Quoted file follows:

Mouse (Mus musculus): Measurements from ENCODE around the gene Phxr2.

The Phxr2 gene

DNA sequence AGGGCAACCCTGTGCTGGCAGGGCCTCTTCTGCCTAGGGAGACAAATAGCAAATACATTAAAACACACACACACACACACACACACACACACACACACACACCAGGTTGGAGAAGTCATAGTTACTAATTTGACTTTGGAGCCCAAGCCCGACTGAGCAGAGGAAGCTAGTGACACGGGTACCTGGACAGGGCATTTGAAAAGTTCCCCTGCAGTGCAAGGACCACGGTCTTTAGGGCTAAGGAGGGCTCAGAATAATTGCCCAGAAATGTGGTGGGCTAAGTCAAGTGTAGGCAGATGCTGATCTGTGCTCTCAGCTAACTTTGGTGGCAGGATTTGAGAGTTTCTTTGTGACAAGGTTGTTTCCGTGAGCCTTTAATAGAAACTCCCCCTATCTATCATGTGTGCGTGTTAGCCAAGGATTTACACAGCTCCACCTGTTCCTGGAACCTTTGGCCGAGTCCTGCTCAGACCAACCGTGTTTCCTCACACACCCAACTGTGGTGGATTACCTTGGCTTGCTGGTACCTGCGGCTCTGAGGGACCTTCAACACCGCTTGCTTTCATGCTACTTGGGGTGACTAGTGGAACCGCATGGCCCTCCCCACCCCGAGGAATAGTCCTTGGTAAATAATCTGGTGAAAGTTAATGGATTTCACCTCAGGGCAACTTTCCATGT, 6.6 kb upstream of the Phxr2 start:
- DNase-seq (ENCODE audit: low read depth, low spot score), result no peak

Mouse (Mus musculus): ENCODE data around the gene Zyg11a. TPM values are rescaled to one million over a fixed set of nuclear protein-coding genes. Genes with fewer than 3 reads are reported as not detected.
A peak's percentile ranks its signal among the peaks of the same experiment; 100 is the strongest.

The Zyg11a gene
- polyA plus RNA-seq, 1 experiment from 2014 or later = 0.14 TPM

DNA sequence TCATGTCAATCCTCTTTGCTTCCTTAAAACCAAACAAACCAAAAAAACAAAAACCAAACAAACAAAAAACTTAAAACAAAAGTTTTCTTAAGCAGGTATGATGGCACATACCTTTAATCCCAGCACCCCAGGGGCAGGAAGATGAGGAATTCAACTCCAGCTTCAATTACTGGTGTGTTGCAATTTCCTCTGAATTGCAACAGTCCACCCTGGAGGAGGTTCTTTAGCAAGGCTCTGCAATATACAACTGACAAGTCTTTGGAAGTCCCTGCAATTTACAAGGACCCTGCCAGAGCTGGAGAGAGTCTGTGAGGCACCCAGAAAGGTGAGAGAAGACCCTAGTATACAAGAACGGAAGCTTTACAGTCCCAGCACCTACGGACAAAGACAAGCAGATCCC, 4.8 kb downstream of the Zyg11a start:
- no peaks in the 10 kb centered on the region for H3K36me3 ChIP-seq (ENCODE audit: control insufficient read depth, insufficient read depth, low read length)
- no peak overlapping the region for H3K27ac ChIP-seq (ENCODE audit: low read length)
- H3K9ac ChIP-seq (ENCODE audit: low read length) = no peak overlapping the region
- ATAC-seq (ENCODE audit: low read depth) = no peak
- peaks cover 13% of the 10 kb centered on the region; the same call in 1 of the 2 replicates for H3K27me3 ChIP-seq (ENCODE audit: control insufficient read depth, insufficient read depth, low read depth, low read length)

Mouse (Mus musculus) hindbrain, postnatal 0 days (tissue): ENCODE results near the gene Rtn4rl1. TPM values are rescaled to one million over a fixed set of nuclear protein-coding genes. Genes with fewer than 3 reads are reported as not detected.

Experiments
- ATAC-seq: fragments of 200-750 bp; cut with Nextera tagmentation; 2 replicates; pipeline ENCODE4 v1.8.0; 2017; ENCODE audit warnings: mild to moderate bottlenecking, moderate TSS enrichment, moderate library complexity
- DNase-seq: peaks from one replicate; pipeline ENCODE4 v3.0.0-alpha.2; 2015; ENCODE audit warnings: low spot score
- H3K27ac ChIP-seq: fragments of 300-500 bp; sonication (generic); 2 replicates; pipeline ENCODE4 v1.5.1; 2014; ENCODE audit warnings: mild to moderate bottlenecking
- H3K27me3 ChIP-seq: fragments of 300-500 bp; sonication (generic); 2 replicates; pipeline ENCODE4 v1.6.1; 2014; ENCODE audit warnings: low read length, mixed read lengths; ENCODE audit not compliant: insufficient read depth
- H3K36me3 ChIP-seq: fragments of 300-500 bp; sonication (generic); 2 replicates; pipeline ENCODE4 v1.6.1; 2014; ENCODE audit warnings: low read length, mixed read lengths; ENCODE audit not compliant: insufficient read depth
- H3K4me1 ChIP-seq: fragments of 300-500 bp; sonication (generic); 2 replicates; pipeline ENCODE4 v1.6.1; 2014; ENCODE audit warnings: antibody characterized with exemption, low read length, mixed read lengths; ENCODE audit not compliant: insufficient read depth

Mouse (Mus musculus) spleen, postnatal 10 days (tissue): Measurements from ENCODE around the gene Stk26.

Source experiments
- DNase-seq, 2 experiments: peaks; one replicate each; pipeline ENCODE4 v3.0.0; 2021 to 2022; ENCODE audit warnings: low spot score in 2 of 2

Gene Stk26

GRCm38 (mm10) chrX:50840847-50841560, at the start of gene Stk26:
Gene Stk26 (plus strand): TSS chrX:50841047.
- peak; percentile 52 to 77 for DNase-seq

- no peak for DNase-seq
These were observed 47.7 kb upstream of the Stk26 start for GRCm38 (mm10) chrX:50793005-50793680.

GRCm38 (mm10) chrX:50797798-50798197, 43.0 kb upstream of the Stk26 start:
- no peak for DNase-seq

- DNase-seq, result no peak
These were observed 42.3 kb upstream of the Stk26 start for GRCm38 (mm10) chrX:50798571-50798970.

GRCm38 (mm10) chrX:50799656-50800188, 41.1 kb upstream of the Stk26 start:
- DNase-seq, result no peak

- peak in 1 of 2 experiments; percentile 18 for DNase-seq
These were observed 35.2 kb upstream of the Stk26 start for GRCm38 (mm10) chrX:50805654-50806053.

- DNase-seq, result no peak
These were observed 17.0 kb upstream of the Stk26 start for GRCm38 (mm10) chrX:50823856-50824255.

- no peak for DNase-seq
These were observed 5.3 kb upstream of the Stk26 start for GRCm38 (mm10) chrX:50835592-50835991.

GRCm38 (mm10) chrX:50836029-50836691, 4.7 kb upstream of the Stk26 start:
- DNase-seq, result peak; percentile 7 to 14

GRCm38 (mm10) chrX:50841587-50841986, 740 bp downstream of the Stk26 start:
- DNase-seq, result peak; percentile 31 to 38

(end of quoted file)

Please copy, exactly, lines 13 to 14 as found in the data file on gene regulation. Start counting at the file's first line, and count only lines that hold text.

- ATAC-seq (ENCODE audit: low read depth) = no peak
- peaks cover 13% of the 10 kb centered on the region; the same call in 1 of the 2 replicates for H3K27me3 ChIP-seq (ENCODE audit: control insufficient read depth, insufficient read depth, low read depth, low read length)